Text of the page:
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Pope leaves Greece with three Syrian refugee families, calls for ‘compassion’

Filippo Monteforte, AFP | Pope Francis greets migrants at a camp in the Greek island of Lesbos on April 16, 2016

Pope Francis made an emotional appeal at a Greek migrant camp Saturday for the world to show “common humanity” in facing the migrant crisis, before bringing 12 Syrian refugees back with him to the Vatican.

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"I want to tell you, you are not alone... do not lose hope," the pope told refugees as he visited the Moria migrant detention center in Lesbos with Orthodox Patriarch Bartholomew I, calling on the world to respond to the tragedy "in a way worthy of our common humanity".

The Catholic pontiff toured the migrant camp, waving and offering blessings to refugees and migrants who are now stuck on Lesbos after last month's EU-Turkey deal aimed at easing the flow of migrants.

POPE FRANCIS TO REFUGEES: 'YOU ARE NOT ALONE'

The Moira camp holds approximately 3,000 people in conditions that aid workers and politicians have described as unacceptable.

One man wept uncontrollably and wailed as he knelt down before Francis, exclaiming "Thank you, God. Thank you! Please Father, bless me!"

Children offered Francis drawings and the pope praised one little girl for her artwork. Then, as he handed it off to his staff, he stressed "Don't fold it. I want it on my desk."

Vatican offers refuge

As he walked by them, shaking hands with the men and bowing to the women, the refugees shouted out their homelands: "Afghanistan." ''Syria."

After the visit, three families of Syrian refugees boarded Pope Francis’s plane heading back to the Vatican, confirming earlier local media reports. The three families, including six children, are all Muslim and had their homes bombed during the Syrian war.

“The pope has desired to make a gesture of welcome regarding refugees, accompanying on his plane to Rome three families of refugees from Syria, 12 people in all, including six children,” a statement issued by the Vatican said.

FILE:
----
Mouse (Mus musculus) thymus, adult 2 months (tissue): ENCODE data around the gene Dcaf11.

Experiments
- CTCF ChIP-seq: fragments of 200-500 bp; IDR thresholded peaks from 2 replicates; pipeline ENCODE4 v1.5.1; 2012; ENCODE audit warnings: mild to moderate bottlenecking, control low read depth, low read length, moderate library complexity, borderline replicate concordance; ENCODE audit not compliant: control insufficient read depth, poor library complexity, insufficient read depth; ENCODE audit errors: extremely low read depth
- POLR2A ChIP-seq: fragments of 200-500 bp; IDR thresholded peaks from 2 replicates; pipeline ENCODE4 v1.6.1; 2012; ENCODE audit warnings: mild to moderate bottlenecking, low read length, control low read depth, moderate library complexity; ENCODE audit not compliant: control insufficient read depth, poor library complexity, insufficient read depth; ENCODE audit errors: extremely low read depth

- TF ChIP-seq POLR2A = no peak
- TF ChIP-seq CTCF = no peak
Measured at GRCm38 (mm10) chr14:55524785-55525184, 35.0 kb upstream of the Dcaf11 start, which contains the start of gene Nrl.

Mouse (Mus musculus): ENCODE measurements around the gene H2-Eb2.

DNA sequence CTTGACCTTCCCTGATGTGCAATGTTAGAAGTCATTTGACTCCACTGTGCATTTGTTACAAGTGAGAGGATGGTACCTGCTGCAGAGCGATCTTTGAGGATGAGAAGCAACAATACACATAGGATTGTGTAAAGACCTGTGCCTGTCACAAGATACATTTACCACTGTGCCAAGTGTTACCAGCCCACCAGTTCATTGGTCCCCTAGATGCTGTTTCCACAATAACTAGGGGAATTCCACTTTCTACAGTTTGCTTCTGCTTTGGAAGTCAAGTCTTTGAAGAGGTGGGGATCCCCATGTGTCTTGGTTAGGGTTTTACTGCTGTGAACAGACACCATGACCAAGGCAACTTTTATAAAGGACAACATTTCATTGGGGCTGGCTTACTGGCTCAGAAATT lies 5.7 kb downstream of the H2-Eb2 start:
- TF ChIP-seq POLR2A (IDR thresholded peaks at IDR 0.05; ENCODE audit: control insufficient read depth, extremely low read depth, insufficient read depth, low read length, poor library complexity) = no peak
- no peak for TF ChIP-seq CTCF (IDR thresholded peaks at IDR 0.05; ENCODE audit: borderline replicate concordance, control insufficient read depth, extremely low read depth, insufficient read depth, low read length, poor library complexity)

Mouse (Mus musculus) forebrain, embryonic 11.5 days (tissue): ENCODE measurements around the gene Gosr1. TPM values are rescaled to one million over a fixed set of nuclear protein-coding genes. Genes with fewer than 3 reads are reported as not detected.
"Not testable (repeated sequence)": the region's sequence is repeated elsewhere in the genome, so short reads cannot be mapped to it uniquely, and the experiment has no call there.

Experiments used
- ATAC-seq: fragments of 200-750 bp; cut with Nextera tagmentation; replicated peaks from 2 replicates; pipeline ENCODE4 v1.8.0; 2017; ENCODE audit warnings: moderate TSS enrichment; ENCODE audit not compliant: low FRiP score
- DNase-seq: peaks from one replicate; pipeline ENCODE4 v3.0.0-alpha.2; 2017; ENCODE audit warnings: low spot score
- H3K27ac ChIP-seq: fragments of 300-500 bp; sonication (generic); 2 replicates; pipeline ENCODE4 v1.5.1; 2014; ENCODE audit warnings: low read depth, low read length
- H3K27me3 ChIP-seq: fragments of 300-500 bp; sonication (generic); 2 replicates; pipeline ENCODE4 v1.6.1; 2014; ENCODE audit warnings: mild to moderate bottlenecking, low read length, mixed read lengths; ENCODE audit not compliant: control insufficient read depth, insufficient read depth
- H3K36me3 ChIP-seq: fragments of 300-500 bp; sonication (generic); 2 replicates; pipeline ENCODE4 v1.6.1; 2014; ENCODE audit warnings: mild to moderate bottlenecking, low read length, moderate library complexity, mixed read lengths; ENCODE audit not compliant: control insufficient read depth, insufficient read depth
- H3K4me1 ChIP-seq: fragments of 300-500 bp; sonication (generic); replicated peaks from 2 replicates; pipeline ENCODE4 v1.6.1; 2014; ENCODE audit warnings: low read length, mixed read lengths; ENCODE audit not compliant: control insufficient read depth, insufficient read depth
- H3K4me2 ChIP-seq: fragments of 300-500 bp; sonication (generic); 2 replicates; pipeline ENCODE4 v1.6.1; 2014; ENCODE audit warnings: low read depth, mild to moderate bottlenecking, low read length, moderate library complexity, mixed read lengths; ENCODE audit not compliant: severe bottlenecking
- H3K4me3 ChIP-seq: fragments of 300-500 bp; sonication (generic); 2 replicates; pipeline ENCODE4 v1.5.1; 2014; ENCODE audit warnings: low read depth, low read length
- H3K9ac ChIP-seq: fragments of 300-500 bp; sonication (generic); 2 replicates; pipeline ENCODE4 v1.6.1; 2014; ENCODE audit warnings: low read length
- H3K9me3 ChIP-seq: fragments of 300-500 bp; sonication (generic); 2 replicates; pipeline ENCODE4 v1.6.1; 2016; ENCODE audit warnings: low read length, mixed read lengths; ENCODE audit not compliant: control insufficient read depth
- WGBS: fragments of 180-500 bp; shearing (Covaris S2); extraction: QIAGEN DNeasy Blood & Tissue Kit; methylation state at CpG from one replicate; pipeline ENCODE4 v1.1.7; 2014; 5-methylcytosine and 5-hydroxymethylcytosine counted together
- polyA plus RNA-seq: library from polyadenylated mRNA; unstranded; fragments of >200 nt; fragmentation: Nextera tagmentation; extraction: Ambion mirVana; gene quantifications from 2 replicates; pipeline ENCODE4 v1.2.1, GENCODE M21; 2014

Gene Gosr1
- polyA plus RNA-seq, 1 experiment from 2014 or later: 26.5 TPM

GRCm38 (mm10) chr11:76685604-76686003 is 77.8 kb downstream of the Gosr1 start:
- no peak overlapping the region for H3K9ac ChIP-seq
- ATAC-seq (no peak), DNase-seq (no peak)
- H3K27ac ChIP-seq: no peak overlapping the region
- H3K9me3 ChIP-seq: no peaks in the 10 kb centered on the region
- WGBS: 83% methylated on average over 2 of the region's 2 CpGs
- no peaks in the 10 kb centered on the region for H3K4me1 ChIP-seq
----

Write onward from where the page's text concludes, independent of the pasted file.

The Vatican will take responsibility for supporting the families, but the Catholic Sant'Egidio community will help them settle initially.

“Religious visit”

The Vatican insisted that Pope Francis' five-hour visit was purely for humanitarian and religious reasons, and not meant as a direct criticism of a new deal whereby the EU have begun deporting new arrivals back to Turkey. But Cardinal Antonio Maria Veglio, the Vatican official in charge of migrants, has said the deal treats migrants as merchandise and fails to recognise their dignity as human beings.

The pope’s high-profile visit is expected to pile further pressure on the already controversial deal between the EU and Turkey.

However, migrant arrivals in Greece have fallen significantly this year in the wake of the EU-Turkey deal and the closure of borders.

"Humanitarian disaster"

When Pope Francis arrived on the island, he was greeted by Greek Prime Minister Alexis Tsipras and Patriarch Bartholomew I, the spiritual leader of the world's 300 million Orthodox Christians.

"This is a voyage marked by sadness, a sad voyage," the pope told reporters during the flight from Rome to Lesbos.

"We will witness the worst humanitarian disaster since the Second World War. We will see so many people who are suffering, who are fleeing and do not know where to go," he said.

"And we are also going to a cemetery, the sea. So many people never arrived," he said.

The son of Italian immigrants to Argentina, Francis has made the plight of refugees, the poor and downtrodden the focus of his ministry as pope, denouncing the "globalisation of indifference" that the world shows the less fortunate.

(FRANCE 24 with AFP, AP, REUTERS)

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